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Interactive Nuit Blanche installation in Lower Bay Station,
overnight, October 2 and 3

Lower Bay Station is the venue for an installation that appears during this year’s Scotiabank Nuit Blanche, overnight from about 7 p.m. on Saturday, October 2 until 9 a.m. on Sunday, October 3.

Interactive landscape, Dune, 2007-2010 by Daan Rossegaarde from Rotterdam in the Netherlands, reacts to the behaviour of the people who view and pass through it. A mix of nature and technology, Dune contains a large number of fibres, which brighten, responding to the sounds and motions of passing visitors.

According to the artist, Dune “investigates nature in a futuristic relation with urban space by means of looking, walking and interacting.” Some writers have described walking through Dune as being an “Alice in Technoland.”

A special version of Dune has traveled from the Victoria & Albert Museum in London to transform Lower Bay Station into an interactive landscape of light.

Daan Roosegaarde is the creative director of Studio Roosegaarde, an artistic laboratory for interactive projects, which won the Dutch Design Award 2009. Roosegaarde says his “work explores the dynamic relation between architecture, people and e-culture.” His sculptures “create a situation of ‘tactile high-tech’ where visitor and (public) space become one.” Roosegaarde has exhibited his interactive projects internationally at V2_, The National Art Center Tokyo, the Venice Biennale 2009, and the Victoria & Albert Museum in London.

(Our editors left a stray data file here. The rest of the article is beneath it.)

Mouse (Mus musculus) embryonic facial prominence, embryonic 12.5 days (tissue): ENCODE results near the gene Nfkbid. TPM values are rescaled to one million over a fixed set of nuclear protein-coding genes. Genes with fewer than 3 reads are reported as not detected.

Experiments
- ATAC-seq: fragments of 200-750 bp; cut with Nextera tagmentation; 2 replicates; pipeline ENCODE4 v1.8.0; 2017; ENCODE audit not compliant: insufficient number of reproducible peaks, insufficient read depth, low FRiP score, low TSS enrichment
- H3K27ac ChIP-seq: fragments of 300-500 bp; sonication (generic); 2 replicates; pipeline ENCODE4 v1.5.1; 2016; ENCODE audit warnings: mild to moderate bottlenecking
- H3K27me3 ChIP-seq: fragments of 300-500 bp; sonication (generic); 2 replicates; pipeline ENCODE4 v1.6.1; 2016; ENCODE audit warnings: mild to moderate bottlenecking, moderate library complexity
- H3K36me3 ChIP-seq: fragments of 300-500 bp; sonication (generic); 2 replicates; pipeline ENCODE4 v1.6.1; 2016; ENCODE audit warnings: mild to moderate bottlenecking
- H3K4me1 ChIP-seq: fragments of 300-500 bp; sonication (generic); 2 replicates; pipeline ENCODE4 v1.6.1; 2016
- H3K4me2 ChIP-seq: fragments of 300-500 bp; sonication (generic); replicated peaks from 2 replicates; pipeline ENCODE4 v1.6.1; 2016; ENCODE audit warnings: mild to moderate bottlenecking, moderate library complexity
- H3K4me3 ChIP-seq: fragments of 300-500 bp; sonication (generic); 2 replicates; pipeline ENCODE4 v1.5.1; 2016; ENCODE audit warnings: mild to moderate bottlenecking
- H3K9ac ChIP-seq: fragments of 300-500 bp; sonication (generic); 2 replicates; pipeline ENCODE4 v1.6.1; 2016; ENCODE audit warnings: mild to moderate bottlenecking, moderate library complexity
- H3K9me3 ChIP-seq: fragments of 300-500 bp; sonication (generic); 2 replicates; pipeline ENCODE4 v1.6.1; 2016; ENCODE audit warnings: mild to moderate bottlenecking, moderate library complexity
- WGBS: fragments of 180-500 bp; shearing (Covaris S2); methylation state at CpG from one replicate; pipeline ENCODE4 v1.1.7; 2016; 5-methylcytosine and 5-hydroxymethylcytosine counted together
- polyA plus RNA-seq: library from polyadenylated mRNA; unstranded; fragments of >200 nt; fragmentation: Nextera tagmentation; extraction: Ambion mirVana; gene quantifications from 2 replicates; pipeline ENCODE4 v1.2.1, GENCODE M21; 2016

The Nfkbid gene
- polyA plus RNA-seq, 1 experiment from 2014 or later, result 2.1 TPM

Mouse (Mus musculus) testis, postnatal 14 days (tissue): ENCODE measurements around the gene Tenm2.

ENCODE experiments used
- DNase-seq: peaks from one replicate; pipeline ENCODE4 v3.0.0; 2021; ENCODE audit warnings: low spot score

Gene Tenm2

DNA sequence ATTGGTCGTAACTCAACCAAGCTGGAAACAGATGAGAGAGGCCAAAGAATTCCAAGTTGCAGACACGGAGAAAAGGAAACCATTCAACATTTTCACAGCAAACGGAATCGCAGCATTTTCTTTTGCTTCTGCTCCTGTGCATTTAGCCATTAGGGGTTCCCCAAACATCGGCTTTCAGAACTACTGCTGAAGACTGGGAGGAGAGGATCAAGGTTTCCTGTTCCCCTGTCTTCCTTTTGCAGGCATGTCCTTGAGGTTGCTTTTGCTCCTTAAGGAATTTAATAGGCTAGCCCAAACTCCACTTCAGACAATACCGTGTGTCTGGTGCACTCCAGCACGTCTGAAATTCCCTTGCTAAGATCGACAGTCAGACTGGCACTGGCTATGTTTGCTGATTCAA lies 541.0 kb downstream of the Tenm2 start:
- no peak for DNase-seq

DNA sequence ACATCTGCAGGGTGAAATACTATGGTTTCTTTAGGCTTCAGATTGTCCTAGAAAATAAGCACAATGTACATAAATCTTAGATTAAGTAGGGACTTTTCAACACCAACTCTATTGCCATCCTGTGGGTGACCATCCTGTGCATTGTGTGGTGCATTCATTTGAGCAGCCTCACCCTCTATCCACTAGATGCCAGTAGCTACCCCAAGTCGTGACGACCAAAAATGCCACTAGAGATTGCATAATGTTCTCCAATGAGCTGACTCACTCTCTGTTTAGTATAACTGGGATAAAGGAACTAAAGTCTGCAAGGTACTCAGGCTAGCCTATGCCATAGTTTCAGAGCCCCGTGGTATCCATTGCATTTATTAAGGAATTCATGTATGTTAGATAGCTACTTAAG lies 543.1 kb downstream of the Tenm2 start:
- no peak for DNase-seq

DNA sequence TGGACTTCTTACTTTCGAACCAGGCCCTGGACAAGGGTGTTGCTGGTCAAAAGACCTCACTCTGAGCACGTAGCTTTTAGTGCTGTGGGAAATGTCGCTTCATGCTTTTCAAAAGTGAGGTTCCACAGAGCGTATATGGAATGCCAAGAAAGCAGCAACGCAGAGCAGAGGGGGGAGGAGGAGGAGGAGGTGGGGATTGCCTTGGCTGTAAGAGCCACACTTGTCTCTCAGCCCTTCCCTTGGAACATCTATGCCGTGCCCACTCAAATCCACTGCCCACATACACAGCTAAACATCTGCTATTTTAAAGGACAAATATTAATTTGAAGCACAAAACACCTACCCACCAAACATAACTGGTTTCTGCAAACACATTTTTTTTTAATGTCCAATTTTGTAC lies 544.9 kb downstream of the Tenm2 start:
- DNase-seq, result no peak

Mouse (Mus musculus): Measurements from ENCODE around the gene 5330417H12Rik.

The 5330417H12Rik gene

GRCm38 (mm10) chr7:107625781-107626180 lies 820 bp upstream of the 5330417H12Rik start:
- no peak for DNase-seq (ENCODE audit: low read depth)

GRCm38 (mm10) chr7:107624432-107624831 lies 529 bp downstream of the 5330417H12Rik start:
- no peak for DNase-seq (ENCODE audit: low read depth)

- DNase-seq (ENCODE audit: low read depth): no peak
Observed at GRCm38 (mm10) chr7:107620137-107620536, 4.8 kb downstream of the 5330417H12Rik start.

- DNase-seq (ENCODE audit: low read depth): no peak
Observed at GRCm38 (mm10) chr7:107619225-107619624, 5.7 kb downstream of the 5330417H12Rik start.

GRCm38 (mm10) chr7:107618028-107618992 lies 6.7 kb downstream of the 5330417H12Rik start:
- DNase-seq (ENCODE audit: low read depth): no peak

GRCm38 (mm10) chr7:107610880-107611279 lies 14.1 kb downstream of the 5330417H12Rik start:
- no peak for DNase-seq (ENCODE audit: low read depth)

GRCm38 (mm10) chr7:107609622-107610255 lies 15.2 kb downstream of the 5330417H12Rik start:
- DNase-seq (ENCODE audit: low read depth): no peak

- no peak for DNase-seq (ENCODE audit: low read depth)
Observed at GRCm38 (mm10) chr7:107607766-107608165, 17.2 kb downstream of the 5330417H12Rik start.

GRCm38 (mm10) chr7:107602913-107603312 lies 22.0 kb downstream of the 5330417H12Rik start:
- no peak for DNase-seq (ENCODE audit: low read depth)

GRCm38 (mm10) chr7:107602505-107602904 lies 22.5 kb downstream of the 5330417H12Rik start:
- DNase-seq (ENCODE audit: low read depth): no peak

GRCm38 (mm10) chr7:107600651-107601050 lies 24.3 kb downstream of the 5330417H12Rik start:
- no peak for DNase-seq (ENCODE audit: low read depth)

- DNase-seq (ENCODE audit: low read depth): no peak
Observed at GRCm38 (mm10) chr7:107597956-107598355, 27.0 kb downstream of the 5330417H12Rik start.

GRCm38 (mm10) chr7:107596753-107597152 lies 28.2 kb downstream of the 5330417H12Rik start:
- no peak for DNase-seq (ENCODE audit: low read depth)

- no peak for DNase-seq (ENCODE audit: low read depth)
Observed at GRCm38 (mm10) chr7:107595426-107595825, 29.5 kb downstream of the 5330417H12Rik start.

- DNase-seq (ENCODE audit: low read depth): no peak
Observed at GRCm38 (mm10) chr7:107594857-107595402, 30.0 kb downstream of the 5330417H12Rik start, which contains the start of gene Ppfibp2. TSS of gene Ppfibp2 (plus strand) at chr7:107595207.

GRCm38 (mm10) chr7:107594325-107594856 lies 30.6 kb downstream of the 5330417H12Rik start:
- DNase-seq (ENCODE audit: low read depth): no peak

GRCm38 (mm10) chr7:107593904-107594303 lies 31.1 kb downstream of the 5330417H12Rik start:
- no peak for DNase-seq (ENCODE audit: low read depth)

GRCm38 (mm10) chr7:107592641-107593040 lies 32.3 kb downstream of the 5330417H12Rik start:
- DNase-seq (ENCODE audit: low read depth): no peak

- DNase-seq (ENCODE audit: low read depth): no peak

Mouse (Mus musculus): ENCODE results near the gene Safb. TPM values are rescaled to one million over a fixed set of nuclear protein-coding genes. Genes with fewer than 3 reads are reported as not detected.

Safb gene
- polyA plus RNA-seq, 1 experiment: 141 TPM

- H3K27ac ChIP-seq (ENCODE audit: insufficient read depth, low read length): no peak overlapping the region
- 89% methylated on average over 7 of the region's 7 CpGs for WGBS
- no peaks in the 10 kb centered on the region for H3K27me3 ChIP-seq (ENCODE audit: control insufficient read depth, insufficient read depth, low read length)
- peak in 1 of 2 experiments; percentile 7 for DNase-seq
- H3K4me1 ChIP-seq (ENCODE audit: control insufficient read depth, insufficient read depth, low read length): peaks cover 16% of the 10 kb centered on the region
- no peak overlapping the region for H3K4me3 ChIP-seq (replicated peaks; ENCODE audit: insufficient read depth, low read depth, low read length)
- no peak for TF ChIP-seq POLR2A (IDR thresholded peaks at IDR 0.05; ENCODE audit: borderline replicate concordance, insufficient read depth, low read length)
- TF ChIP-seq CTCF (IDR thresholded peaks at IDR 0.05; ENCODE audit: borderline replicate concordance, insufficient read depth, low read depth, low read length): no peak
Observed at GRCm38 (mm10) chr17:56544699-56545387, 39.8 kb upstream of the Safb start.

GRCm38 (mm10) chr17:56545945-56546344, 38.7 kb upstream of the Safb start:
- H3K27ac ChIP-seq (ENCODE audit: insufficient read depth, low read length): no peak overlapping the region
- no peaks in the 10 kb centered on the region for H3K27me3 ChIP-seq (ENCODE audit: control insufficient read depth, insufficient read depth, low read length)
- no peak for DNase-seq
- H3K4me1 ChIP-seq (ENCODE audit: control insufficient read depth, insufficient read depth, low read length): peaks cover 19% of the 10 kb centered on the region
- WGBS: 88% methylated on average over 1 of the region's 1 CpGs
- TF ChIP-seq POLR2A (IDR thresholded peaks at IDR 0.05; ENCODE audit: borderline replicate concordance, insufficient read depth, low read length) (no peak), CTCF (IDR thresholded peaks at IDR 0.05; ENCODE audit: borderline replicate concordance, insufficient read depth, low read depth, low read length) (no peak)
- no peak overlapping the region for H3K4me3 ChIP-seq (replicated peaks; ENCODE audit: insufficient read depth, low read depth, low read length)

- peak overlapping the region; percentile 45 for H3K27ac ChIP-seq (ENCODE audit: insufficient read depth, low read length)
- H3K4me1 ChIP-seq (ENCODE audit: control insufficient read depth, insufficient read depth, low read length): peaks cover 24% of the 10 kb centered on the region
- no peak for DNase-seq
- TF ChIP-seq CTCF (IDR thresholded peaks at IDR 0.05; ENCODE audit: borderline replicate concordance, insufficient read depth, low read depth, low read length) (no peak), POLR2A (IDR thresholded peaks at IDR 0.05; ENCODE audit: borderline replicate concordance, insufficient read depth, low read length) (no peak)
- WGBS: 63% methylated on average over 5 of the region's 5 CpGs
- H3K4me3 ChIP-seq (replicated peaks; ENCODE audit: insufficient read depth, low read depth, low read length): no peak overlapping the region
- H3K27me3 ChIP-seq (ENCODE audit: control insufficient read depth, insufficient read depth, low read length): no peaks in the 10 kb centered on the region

You can find out more about Rossegaarde’s work and Dune here, here and here.

You can enter Lower Bay Station from the main entrance into the station from either side of Bay Street, just north of Bloor Street West.

The TTC operated trains through the lower level of Bay Station for just six months — from February until September, 1966.

Since then, it has occasionally appeared as the set for films, television series and commercials, but has not seen regular TTC passengers, except during detours around construction elsewhere in the subway system.

You can find out more about Lower Bay Station from the Transit Toronto archives.


  • “Toronto’s Lost Subway Stations” by James Bow here.
  • “The Truth Behind the TTC’s 1966 Interlining Trial” by James Bow here.
  • “A History of Subways on Bloor Street and Queen Street” by James Bow here.